By Esha Bagora
On Jan. 2, tabloid news channel TMZ posted a video showing Ultimate Fighting Champion (UFC) President Dana White at a New Year’s Eve celebration slapping his wife multiple times before other attendees pulled them apart. Internet backlash began to generate against White, and White addressed the video with TMZ the next day, saying, “You’ve heard me say for years, ‘There’s never ever an excuse for a guy to put his hands on a woman,’ and now here I am [..] talking about it.”
Anne White, Dana White’s wife, told TMZ that “Dana and I have been married for almost 30 years. To say this is out of character for him is an understatement — nothing like this has ever happened before. Unfortunately, we were both drinking too much on New Year’s Eve and things got out of control, on both sides. We’ve talked this through as a family and apologized to each other. I just hope people will respect our privacy for the sake of our kids.” Both Dana and Anne White have maintained that they want to keep the incident private and handle it away from the public eye.
At UFC Vegas on Jan. 11, when asked if he deserves punishment from the UFC, White answered, “What should the repercussions be? Me leaving hurts the company, hurts my employees, hurts the fighters. It doesn’t hurt me. I don’t need to reflect. […] I’ve been against this. I’ve owned this. I’m telling you that I was wrong.” White continued to elaborate on how his true punishment was the respect he will lose from his colleagues, peers, and other fighters.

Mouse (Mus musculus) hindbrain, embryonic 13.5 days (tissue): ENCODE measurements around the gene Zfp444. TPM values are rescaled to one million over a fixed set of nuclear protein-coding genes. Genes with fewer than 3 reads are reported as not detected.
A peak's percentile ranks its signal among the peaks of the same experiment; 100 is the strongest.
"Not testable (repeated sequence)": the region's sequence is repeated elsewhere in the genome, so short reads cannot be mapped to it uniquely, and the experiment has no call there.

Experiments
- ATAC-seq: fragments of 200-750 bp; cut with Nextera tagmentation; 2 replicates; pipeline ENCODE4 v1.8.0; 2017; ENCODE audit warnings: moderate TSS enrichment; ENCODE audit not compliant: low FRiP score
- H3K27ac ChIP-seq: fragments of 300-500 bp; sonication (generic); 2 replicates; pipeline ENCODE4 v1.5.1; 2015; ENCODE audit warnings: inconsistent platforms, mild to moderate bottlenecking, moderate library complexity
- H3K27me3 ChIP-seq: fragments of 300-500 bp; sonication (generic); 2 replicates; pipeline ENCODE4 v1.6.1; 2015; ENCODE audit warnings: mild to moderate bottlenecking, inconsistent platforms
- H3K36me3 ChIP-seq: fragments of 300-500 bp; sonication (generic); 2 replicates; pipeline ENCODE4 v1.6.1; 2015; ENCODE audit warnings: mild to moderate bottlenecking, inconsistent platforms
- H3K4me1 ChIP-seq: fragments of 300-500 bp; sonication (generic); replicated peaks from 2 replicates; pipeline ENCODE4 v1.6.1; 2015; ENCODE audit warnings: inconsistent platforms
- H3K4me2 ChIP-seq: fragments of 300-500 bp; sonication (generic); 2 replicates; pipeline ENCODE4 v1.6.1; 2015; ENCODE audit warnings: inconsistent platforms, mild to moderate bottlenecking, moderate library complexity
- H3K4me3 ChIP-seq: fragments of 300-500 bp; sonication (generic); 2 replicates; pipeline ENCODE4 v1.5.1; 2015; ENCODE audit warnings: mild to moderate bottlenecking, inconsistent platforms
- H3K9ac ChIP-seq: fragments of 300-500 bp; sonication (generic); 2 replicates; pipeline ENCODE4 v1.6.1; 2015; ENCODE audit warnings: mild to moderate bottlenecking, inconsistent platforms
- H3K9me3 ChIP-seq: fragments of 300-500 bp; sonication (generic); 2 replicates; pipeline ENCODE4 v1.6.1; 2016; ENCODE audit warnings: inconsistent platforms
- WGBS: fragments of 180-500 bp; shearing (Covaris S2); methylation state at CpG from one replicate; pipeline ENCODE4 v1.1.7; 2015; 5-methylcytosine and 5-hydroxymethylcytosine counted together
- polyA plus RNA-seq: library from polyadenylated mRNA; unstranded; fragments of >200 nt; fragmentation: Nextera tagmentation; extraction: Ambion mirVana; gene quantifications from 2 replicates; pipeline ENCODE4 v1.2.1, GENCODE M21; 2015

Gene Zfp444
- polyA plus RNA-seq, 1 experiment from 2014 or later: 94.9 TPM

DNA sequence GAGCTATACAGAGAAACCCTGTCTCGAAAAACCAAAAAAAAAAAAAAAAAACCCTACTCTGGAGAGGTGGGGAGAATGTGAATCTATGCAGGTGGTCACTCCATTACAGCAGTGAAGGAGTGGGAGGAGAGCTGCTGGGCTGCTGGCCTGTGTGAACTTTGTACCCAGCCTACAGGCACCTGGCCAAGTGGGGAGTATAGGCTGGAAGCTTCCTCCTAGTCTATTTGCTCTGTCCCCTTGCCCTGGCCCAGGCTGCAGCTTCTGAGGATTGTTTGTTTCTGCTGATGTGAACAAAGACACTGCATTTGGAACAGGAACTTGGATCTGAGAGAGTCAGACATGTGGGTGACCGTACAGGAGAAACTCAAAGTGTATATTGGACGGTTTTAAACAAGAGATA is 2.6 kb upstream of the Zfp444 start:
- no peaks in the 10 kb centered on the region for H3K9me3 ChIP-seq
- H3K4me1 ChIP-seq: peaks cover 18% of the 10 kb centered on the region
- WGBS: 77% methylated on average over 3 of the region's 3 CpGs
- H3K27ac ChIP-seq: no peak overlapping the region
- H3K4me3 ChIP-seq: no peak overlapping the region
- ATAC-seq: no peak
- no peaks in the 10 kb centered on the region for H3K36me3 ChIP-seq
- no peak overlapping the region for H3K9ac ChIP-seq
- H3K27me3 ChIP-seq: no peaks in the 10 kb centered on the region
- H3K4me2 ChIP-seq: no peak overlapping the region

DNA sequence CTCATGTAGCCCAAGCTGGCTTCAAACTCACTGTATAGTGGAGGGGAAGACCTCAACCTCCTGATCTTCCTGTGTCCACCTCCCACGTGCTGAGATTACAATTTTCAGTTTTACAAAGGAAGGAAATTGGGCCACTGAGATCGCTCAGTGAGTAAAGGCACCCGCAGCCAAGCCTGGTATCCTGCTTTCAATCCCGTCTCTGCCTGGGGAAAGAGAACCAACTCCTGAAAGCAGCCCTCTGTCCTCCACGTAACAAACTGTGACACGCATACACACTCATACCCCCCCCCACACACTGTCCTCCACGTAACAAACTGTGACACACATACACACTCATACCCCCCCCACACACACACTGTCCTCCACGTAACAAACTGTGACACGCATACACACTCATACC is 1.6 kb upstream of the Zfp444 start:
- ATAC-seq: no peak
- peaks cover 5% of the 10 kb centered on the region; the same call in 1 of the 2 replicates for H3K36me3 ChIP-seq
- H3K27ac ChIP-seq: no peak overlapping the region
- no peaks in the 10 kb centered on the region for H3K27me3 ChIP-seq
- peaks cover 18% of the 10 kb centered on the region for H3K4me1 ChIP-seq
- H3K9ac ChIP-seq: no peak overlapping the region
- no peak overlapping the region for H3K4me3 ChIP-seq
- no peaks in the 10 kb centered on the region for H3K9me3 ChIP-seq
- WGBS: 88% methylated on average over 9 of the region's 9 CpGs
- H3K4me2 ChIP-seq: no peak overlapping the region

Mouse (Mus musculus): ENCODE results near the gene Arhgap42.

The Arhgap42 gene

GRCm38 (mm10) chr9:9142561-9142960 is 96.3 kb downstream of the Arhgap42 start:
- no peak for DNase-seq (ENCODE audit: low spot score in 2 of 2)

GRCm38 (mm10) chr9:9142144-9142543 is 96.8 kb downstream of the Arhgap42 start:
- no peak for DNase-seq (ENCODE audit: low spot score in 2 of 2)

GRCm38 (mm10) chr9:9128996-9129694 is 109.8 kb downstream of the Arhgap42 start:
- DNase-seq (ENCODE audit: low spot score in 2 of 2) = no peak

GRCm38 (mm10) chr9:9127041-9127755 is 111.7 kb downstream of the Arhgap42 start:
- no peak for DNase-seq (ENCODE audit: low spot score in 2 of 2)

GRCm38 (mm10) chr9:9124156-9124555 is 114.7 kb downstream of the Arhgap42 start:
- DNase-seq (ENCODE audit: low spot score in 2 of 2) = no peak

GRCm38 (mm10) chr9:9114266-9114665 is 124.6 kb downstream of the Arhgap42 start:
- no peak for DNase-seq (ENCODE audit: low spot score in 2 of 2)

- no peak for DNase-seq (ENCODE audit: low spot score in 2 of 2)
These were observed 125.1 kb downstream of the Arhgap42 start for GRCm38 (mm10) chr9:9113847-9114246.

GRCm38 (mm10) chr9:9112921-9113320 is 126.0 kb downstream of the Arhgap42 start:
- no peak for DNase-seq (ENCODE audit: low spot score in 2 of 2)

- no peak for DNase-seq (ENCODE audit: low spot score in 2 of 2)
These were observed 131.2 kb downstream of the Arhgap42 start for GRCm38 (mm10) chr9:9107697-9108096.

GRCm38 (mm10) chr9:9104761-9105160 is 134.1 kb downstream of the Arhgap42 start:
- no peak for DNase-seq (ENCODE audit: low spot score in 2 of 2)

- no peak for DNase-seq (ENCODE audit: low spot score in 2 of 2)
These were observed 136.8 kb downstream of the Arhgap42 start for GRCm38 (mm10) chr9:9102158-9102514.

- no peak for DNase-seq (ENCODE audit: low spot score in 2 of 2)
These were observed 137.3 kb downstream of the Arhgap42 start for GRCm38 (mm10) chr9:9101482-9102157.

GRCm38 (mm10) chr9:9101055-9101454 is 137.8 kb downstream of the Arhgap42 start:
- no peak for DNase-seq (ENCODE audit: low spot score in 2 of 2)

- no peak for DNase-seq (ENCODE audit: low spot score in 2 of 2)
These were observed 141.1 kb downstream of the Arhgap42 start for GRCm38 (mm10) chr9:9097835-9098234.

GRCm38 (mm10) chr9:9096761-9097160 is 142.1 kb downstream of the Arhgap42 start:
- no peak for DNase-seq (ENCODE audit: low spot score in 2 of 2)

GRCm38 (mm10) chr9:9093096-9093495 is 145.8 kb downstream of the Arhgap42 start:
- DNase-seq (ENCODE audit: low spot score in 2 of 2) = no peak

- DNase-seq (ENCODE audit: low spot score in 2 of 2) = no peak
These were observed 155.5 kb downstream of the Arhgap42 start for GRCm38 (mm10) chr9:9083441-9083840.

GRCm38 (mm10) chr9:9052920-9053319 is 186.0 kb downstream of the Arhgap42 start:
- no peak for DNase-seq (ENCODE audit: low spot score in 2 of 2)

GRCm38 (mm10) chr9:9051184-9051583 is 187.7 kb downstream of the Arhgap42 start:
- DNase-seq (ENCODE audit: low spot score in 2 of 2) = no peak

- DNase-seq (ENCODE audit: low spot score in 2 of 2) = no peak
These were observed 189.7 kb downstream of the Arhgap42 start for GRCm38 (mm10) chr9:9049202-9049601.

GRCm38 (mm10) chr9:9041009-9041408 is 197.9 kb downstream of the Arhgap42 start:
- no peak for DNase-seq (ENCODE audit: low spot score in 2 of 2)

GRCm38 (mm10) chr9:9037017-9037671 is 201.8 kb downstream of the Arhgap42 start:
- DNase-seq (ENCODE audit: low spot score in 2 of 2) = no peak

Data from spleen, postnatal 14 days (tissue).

UFC did not address the video in any form of a public statement. The California Legislative Women’s Caucus sent a letter to Ari Emmaunel, the CEO of Endeavor —the company that owns UFC — asking them to fine White for his actions. The letter was signed by California Senator Nancy Skinner and California State Representative Cecilia Aguiar-Curry, but neither Emmanaunel, Endeavor, UFC, nor D. White has addressed it. Former UFC employees have spoken out, citing D.White’s power and influence preventing him from dealing with the repercussions of his actions. One former employee told BJPenn that, “Endeavor thinks that there’s nobody but Dana who can run UFC. Dana is that powerful.”
- White made a name for himself in the boxing industry by becoming a boxing manager while running a boxing-exercise gym . His most notable trainees have been Tito Ortiz, the ninth UFC Hall of Fame inductee, and Chuck Lidell, a fighter credited with making boxing a mainstream sport. In 2001, Lorenzo Fertitta, White’s childhood friend, appointed White as president of UFC. Since then, UFC has grown into a multi-million dollar boxing ring.
(Sources: TMZ, ESPN, BJPenn)